It is, in a word, glorious.... what I feel is the inherent power and mystery of such material, the arrangement of these images and sounds into a definition of cinema constitutes one of the greatest pedagogic films I have seen.... my main reaction is to have my socks knocked off.
Film ist. has been dubbed by its maker Gustav Deutsch as a work in progress, an on-going project of which this DVD should be considered just one incarnation. Its aim is to dissect and define cinema by breaking it down and manipulating its component parts. To date Deutsch has done so by trawling through the archives, finding obscure and forgotten snippets of film and rendering them as a truly unique experience. The project so far extends to twelve parts or chapters, the first six having been released as a 60-minute work in 1998, the second in 2002 in 93-minute form. Here however, we find a 77-minute “best of”, so to speak, compiled by Deutsch himself, with all twelve parts included albeit in truncated form.
Not that this should dissuade the potential buyer. In spite of the edits Deutsch’s intentions remain clear and Film ist. still amounts to a terrific achievement. Moreover, the disc allows us to watch his efforts as a single entity rather than two, though the option is also there to approach the separate parts in whichever order we see fit. That said, the whole experience is the way to go for ultimately Film ist. is much more than the sum of its parts.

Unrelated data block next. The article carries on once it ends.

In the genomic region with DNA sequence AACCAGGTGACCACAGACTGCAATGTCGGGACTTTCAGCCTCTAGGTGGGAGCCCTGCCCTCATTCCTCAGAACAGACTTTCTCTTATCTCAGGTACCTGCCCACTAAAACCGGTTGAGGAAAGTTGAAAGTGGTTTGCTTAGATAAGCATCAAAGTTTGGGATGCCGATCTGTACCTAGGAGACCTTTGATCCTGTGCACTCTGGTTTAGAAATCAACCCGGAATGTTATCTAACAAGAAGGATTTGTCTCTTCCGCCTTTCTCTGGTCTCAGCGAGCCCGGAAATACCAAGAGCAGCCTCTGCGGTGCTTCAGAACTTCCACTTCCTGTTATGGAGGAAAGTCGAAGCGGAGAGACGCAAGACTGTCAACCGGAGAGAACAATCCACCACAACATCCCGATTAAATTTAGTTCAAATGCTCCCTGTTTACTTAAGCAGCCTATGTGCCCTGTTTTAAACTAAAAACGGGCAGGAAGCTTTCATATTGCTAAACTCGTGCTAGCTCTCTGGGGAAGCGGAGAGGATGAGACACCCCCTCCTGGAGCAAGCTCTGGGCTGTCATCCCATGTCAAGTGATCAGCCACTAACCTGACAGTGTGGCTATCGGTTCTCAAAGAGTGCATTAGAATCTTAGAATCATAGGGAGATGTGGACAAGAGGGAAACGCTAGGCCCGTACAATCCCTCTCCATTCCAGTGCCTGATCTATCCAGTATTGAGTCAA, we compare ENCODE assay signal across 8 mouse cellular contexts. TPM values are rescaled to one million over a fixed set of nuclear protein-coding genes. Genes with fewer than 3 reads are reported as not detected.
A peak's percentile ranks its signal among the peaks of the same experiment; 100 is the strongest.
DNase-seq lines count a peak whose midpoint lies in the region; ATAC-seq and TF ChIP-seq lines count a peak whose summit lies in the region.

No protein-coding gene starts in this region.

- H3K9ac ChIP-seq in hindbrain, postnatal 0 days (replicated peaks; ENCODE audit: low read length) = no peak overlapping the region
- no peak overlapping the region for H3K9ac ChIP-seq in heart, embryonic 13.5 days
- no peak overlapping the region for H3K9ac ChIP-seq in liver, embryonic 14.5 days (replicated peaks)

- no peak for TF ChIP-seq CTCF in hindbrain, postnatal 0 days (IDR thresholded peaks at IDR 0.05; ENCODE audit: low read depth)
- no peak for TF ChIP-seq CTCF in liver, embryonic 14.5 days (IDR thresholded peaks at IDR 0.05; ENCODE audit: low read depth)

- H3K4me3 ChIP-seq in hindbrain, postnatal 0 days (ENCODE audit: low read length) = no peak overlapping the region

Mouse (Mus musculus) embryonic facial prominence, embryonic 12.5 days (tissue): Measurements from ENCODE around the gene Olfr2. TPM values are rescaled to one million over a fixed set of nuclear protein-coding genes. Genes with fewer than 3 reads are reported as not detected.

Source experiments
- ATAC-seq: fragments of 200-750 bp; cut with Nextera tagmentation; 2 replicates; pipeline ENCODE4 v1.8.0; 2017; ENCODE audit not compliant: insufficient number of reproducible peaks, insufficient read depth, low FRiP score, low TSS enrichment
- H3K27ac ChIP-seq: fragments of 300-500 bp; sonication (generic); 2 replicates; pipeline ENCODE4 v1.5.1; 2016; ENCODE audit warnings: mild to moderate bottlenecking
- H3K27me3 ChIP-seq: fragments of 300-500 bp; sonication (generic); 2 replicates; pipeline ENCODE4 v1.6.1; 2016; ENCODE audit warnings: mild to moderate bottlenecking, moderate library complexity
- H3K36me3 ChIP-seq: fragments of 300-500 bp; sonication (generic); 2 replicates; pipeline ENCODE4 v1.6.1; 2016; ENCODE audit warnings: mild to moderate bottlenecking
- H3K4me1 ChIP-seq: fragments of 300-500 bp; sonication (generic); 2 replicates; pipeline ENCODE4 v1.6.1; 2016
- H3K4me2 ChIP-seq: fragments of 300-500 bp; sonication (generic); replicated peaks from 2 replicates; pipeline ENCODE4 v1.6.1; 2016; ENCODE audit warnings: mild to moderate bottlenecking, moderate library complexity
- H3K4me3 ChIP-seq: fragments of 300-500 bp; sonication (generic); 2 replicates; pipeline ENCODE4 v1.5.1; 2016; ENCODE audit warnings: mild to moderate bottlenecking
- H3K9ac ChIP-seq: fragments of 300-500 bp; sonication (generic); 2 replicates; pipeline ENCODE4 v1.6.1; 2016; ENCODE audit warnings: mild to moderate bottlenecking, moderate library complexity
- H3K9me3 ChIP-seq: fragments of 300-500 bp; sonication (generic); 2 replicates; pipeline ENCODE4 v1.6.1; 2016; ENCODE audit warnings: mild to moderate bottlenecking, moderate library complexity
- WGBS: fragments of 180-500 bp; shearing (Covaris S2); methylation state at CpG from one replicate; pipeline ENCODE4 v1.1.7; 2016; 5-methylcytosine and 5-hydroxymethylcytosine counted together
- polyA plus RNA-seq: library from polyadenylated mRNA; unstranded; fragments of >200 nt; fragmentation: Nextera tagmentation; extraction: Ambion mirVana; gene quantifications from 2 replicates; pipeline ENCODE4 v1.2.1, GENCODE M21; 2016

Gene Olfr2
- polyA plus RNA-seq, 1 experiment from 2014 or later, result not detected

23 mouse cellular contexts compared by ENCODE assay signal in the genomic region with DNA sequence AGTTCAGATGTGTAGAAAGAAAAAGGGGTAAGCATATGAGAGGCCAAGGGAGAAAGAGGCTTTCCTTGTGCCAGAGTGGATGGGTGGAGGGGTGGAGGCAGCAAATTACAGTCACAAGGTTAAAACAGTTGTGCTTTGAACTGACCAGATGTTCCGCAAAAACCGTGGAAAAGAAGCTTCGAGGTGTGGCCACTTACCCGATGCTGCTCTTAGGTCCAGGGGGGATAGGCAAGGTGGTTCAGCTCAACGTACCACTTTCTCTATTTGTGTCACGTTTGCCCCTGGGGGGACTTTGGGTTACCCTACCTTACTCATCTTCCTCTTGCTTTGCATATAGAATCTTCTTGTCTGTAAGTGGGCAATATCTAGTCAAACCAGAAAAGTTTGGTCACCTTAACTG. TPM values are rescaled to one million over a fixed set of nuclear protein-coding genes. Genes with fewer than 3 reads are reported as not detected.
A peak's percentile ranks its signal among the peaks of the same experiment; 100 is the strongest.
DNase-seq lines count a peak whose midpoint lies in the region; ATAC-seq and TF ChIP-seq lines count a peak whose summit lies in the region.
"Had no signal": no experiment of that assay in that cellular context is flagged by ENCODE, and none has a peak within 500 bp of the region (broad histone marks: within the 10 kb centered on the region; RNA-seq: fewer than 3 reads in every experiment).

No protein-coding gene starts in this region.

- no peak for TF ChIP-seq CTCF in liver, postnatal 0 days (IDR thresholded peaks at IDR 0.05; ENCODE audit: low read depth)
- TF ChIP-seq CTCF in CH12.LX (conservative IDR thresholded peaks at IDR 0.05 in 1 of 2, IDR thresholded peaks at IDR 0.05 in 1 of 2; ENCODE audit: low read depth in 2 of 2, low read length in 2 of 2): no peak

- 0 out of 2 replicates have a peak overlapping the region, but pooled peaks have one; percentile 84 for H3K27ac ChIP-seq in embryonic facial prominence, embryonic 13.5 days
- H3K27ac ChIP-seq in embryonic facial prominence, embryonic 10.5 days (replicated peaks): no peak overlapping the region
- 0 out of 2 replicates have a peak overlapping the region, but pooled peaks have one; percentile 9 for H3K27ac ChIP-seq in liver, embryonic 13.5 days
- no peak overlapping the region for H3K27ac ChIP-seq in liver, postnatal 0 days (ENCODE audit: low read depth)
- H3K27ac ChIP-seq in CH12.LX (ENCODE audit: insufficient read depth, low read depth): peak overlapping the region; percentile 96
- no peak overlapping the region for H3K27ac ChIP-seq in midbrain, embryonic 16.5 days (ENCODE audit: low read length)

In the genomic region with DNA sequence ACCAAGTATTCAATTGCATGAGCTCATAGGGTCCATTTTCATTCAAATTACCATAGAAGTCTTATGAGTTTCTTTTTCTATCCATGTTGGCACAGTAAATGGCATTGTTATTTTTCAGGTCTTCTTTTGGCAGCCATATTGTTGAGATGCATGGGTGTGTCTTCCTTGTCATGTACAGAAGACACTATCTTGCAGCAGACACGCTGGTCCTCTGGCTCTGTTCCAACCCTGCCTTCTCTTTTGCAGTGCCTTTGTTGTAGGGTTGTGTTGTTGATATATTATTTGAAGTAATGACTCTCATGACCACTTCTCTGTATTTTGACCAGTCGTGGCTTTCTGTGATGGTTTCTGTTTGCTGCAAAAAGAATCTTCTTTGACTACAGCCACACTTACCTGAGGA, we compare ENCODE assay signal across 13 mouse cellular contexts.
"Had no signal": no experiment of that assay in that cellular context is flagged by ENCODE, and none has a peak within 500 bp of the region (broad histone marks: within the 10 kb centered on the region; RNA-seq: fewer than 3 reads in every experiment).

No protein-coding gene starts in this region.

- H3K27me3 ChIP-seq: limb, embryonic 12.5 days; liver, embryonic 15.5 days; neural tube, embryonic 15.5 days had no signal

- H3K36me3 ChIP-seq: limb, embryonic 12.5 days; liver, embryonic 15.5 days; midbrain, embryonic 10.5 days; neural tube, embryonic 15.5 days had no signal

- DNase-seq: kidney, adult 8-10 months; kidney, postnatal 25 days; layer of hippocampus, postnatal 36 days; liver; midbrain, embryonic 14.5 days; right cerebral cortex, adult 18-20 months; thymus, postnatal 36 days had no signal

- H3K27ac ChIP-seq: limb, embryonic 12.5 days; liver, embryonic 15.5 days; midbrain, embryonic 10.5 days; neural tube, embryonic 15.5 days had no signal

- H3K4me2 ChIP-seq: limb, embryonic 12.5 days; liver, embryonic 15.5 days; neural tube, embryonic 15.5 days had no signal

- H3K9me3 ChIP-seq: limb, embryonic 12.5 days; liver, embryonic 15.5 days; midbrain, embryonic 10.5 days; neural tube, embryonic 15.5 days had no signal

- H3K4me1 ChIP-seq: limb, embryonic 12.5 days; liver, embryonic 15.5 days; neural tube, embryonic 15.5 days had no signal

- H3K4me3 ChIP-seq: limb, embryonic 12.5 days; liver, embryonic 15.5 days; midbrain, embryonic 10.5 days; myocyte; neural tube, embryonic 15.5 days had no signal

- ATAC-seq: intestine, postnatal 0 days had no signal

What’s most remarkable about all this is the fact that the source material doesn’t appear to be the most promising. The first half all the more so with its reconfigurations of straight-faced science documentaries, whilst the second opts for cinema’s first thirty years and its early attempts at the narrative form. Yet Deutsch has a genuine eye for the surprising meaning that every single excerpt is in possession of either a great beauty or some other remarkable strength. Furthermore, he proves a terrific filmmaker in his own right, his editing work transforming these various bits and pieces into a remarkable tapestry of unexpected associations and meanings. Indeed, there’s a great deal of work to be done on our part as we decipher his mock narratives and draw everything together. The second chapter, for example, entitled ‘Light and Darkness’ reassembles shots of moons, eyeballs and lightning into some kind of avant-garde horror film, and one superbly augmented by the director’s minimalist electronic score. And yet, such associations are likely to be in the eye of the beholder; each viewing reveals new meanings and new connections, one time a sequence can be shocking, the next it’s dryly comic.